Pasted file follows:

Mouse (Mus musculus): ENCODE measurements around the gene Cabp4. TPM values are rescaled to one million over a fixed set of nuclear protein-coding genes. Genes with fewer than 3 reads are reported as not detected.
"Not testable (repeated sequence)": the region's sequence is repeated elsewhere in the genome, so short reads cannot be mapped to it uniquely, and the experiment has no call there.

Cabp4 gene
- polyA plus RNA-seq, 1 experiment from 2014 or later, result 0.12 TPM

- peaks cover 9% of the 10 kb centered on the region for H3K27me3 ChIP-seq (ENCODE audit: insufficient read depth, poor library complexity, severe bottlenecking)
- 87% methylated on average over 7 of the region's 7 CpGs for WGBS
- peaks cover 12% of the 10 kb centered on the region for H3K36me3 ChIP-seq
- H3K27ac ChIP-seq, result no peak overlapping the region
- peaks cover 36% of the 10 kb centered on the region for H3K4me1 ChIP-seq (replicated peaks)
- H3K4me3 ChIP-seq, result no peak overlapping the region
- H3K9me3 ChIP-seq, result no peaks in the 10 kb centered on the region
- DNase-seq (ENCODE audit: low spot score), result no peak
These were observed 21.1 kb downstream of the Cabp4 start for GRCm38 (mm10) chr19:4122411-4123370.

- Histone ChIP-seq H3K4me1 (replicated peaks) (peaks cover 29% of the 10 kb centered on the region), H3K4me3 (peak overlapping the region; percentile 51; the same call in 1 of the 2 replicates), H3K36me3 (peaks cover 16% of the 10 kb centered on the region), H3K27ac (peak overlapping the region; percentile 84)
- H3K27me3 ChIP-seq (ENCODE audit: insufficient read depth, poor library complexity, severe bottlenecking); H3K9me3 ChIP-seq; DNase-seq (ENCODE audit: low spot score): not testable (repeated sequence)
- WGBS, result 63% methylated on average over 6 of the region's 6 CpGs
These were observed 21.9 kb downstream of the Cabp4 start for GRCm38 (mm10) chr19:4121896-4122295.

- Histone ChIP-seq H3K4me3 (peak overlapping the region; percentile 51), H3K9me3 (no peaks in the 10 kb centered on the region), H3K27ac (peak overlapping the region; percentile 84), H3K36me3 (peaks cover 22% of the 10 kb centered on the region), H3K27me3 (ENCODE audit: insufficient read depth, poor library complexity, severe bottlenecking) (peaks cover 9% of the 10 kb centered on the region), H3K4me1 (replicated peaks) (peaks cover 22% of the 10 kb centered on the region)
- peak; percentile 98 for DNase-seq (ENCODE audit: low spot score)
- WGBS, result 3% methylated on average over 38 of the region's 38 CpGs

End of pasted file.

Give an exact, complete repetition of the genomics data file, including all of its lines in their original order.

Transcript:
Mouse (Mus musculus): ENCODE measurements around the gene Cabp4. TPM values are rescaled to one million over a fixed set of nuclear protein-coding genes. Genes with fewer than 3 reads are reported as not detected.
"Not testable (repeated sequence)": the region's sequence is repeated elsewhere in the genome, so short reads cannot be mapped to it uniquely, and the experiment has no call there.

Cabp4 gene
- polyA plus RNA-seq, 1 experiment from 2014 or later, result 0.12 TPM

- peaks cover 9% of the 10 kb centered on the region for H3K27me3 ChIP-seq (ENCODE audit: insufficient read depth, poor library complexity, severe bottlenecking)
- 87% methylated on average over 7 of the region's 7 CpGs for WGBS
- peaks cover 12% of the 10 kb centered on the region for H3K36me3 ChIP-seq
- H3K27ac ChIP-seq, result no peak overlapping the region
- peaks cover 36% of the 10 kb centered on the region for H3K4me1 ChIP-seq (replicated peaks)
- H3K4me3 ChIP-seq, result no peak overlapping the region
- H3K9me3 ChIP-seq, result no peaks in the 10 kb centered on the region
- DNase-seq (ENCODE audit: low spot score), result no peak
These were observed 21.1 kb downstream of the Cabp4 start for GRCm38 (mm10) chr19:4122411-4123370.

- Histone ChIP-seq H3K4me1 (replicated peaks) (peaks cover 29% of the 10 kb centered on the region), H3K4me3 (peak overlapping the region; percentile 51; the same call in 1 of the 2 replicates), H3K36me3 (peaks cover 16% of the 10 kb centered on the region), H3K27ac (peak overlapping the region; percentile 84)
- H3K27me3 ChIP-seq (ENCODE audit: insufficient read depth, poor library complexity, severe bottlenecking); H3K9me3 ChIP-seq; DNase-seq (ENCODE audit: low spot score): not testable (repeated sequence)
- WGBS, result 63% methylated on average over 6 of the region's 6 CpGs
These were observed 21.9 kb downstream of the Cabp4 start for GRCm38 (mm10) chr19:4121896-4122295.

- Histone ChIP-seq H3K4me3 (peak overlapping the region; percentile 51), H3K9me3 (no peaks in the 10 kb centered on the region), H3K27ac (peak overlapping the region; percentile 84), H3K36me3 (peaks cover 22% of the 10 kb centered on the region), H3K27me3 (ENCODE audit: insufficient read depth, poor library complexity, severe bottlenecking) (peaks cover 9% of the 10 kb centered on the region), H3K4me1 (replicated peaks) (peaks cover 22% of the 10 kb centered on the region)
- peak; percentile 98 for DNase-seq (ENCODE audit: low spot score)
- WGBS, result 3% methylated on average over 38 of the region's 38 CpGs